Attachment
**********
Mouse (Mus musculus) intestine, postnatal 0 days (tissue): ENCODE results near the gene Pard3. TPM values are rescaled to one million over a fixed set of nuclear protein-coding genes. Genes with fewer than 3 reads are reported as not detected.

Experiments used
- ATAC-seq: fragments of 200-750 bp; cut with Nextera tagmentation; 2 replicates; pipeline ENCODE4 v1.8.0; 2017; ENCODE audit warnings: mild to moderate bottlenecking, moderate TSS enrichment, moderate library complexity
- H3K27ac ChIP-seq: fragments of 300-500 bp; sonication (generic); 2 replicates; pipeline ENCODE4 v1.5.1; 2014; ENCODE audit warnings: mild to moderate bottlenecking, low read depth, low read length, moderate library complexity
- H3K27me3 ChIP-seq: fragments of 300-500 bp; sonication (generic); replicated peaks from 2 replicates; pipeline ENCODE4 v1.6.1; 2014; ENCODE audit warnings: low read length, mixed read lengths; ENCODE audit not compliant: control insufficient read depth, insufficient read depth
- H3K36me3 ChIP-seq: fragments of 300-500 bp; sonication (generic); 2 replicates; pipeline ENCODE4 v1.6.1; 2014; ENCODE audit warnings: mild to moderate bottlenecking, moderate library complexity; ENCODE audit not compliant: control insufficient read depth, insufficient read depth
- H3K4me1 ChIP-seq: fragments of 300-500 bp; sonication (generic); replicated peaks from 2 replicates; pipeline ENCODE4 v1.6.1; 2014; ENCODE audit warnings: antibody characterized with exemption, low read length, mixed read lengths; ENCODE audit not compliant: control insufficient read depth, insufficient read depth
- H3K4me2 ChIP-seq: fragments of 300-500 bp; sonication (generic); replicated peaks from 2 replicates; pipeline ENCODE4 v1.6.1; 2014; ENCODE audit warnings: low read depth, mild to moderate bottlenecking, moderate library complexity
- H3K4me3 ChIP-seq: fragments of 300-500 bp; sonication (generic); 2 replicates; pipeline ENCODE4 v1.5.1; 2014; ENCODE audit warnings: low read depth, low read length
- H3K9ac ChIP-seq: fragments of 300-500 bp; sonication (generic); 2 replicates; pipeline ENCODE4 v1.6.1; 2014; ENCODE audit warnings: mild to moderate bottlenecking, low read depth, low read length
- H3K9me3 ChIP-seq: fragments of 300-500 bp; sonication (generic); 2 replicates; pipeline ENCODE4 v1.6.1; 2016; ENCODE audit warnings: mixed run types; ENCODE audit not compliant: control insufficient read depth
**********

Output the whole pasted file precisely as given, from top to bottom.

Mouse (Mus musculus) intestine, postnatal 0 days (tissue): ENCODE results near the gene Pard3. TPM values are rescaled to one million over a fixed set of nuclear protein-coding genes. Genes with fewer than 3 reads are reported as not detected.

Experiments used
- ATAC-seq: fragments of 200-750 bp; cut with Nextera tagmentation; 2 replicates; pipeline ENCODE4 v1.8.0; 2017; ENCODE audit warnings: mild to moderate bottlenecking, moderate TSS enrichment, moderate library complexity
- H3K27ac ChIP-seq: fragments of 300-500 bp; sonication (generic); 2 replicates; pipeline ENCODE4 v1.5.1; 2014; ENCODE audit warnings: mild to moderate bottlenecking, low read depth, low read length, moderate library complexity
- H3K27me3 ChIP-seq: fragments of 300-500 bp; sonication (generic); replicated peaks from 2 replicates; pipeline ENCODE4 v1.6.1; 2014; ENCODE audit warnings: low read length, mixed read lengths; ENCODE audit not compliant: control insufficient read depth, insufficient read depth
- H3K36me3 ChIP-seq: fragments of 300-500 bp; sonication (generic); 2 replicates; pipeline ENCODE4 v1.6.1; 2014; ENCODE audit warnings: mild to moderate bottlenecking, moderate library complexity; ENCODE audit not compliant: control insufficient read depth, insufficient read depth
- H3K4me1 ChIP-seq: fragments of 300-500 bp; sonication (generic); replicated peaks from 2 replicates; pipeline ENCODE4 v1.6.1; 2014; ENCODE audit warnings: antibody characterized with exemption, low read length, mixed read lengths; ENCODE audit not compliant: control insufficient read depth, insufficient read depth
- H3K4me2 ChIP-seq: fragments of 300-500 bp; sonication (generic); replicated peaks from 2 replicates; pipeline ENCODE4 v1.6.1; 2014; ENCODE audit warnings: low read depth, mild to moderate bottlenecking, moderate library complexity
- H3K4me3 ChIP-seq: fragments of 300-500 bp; sonication (generic); 2 replicates; pipeline ENCODE4 v1.5.1; 2014; ENCODE audit warnings: low read depth, low read length
- H3K9ac ChIP-seq: fragments of 300-500 bp; sonication (generic); 2 replicates; pipeline ENCODE4 v1.6.1; 2014; ENCODE audit warnings: mild to moderate bottlenecking, low read depth, low read length
- H3K9me3 ChIP-seq: fragments of 300-500 bp; sonication (generic); 2 replicates; pipeline ENCODE4 v1.6.1; 2016; ENCODE audit warnings: mixed run types; ENCODE audit not compliant: control insufficient read depth